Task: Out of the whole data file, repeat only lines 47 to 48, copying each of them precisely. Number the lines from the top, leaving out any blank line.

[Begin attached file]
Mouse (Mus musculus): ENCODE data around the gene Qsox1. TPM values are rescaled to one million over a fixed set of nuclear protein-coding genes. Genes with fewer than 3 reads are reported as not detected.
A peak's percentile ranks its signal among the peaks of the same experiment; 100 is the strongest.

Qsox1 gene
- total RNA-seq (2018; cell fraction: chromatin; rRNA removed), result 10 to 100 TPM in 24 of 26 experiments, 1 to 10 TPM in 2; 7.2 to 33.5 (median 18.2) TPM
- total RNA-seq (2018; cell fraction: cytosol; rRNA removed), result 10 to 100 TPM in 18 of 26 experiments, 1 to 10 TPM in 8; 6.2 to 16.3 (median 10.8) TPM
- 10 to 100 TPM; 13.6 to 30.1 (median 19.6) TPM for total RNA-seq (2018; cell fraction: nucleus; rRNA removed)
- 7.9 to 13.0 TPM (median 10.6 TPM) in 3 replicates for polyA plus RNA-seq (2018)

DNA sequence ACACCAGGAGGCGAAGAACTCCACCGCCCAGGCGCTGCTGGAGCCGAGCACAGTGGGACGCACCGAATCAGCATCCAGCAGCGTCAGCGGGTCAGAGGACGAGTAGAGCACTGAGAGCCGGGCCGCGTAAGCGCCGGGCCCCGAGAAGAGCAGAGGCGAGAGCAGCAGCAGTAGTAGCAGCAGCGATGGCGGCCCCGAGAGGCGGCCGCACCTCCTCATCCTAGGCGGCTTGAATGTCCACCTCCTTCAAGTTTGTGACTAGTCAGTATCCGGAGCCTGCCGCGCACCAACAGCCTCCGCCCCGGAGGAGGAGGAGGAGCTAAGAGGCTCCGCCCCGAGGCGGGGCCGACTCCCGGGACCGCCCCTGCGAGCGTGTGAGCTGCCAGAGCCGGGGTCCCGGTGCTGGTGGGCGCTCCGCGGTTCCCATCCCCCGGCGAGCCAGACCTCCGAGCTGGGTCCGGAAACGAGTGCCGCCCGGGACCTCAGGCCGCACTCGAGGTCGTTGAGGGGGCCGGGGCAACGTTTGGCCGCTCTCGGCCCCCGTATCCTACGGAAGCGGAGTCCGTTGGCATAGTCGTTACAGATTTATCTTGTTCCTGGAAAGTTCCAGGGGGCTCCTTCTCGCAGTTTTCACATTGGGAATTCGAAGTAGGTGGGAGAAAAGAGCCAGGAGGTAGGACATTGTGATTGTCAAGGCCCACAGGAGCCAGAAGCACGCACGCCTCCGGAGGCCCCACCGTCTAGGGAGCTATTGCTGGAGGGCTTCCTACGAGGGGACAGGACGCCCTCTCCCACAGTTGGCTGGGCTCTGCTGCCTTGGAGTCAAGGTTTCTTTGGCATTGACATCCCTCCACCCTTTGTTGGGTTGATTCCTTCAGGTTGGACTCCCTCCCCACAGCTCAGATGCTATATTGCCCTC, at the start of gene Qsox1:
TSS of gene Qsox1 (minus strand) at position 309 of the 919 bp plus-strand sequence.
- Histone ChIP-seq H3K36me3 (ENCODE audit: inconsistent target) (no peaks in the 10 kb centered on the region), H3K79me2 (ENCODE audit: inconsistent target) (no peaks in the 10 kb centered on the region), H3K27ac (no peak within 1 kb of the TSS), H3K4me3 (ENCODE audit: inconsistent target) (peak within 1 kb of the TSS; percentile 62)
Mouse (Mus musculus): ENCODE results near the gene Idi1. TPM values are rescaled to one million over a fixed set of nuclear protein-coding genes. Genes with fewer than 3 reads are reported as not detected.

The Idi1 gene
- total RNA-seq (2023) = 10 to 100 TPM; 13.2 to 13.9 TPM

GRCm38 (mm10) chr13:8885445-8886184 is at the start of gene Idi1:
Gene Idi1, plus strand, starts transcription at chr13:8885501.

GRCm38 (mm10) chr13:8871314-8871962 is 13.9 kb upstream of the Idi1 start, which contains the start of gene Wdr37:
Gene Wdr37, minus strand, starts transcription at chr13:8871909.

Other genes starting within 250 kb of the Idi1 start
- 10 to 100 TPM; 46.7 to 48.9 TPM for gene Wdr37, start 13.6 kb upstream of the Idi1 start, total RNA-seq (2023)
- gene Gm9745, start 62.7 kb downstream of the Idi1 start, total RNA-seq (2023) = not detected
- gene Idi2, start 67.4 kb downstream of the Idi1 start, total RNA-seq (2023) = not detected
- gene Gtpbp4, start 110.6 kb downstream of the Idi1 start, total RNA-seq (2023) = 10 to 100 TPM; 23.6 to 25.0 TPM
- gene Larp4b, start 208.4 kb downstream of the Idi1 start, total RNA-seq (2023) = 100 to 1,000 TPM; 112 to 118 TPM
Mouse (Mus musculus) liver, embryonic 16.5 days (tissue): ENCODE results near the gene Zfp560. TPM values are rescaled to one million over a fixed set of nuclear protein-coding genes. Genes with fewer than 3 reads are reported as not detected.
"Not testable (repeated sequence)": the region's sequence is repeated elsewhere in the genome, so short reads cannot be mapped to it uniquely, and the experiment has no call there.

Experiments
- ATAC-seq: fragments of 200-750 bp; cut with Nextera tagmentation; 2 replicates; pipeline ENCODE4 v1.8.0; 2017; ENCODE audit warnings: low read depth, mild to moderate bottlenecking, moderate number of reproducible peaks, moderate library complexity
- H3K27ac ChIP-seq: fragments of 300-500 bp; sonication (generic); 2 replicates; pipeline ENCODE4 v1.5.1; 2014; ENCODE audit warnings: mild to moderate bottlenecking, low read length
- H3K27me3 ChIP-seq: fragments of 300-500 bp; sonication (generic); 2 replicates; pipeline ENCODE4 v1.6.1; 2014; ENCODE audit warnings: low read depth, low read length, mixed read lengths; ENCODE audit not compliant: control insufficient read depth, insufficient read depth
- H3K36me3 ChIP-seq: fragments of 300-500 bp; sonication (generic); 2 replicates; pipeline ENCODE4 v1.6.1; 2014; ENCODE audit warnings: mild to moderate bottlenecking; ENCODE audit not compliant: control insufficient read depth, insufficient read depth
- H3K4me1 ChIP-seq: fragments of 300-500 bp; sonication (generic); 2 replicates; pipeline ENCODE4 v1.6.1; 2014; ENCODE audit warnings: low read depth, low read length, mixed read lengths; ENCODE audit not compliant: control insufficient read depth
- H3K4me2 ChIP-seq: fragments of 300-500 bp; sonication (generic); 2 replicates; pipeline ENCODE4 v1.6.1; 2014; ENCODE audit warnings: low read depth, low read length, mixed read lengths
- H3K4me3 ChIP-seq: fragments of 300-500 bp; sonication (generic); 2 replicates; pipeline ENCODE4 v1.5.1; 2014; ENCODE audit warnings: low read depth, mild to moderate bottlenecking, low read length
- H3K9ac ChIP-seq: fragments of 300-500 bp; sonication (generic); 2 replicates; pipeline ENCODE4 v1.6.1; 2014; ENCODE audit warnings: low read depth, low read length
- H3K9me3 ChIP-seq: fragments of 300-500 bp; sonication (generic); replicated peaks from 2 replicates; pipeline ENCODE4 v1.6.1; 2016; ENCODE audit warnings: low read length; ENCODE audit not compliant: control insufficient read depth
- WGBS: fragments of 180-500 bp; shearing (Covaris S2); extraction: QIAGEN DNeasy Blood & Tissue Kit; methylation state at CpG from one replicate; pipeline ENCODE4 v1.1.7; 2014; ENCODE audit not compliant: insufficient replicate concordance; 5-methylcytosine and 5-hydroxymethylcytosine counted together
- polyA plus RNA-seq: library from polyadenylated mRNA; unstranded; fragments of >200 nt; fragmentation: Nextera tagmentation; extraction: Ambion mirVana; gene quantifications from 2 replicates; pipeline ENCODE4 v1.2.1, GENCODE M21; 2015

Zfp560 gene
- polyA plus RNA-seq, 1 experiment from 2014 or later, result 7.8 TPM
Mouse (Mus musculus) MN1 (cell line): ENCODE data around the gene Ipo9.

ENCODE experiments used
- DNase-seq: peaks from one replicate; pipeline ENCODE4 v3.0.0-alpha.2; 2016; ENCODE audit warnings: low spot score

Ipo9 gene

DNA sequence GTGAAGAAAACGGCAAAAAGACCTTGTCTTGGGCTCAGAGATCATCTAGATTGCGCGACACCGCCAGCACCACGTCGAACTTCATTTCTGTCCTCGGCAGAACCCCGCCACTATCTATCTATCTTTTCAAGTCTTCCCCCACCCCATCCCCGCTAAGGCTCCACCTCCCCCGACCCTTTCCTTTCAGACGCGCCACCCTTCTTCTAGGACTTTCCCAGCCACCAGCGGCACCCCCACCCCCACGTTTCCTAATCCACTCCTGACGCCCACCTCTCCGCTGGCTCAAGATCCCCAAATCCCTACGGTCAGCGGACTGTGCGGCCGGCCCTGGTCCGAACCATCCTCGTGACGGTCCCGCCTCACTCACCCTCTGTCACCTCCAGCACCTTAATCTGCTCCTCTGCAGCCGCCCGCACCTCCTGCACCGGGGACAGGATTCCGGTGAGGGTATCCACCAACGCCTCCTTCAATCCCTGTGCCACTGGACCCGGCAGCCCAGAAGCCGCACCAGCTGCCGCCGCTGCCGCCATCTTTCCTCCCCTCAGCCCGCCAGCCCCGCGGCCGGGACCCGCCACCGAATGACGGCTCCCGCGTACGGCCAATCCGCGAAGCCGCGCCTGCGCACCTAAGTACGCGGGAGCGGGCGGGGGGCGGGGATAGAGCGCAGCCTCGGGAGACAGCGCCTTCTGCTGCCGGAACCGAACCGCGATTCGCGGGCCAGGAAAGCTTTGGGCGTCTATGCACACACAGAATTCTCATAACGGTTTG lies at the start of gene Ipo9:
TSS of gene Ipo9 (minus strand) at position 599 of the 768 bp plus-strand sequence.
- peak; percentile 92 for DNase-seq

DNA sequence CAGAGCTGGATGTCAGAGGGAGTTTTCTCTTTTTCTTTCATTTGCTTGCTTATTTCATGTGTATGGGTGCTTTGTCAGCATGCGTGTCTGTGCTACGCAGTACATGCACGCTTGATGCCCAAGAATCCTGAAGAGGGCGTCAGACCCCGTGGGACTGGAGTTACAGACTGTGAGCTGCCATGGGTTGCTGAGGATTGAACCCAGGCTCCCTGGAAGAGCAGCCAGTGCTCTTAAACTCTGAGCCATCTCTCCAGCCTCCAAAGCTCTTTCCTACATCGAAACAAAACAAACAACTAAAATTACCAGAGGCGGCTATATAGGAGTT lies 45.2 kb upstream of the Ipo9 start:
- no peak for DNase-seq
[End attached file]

DNA sequence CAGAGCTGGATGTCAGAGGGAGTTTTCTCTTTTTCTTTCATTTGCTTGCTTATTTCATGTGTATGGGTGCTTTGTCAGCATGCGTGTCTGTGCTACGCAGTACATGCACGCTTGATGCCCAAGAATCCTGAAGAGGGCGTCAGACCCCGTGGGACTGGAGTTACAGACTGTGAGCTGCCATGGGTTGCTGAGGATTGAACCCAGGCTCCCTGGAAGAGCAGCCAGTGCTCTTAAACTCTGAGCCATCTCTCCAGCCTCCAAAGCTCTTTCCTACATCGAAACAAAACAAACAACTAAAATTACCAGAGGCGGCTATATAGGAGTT lies 45.2 kb upstream of the Ipo9 start:
- no peak for DNase-seq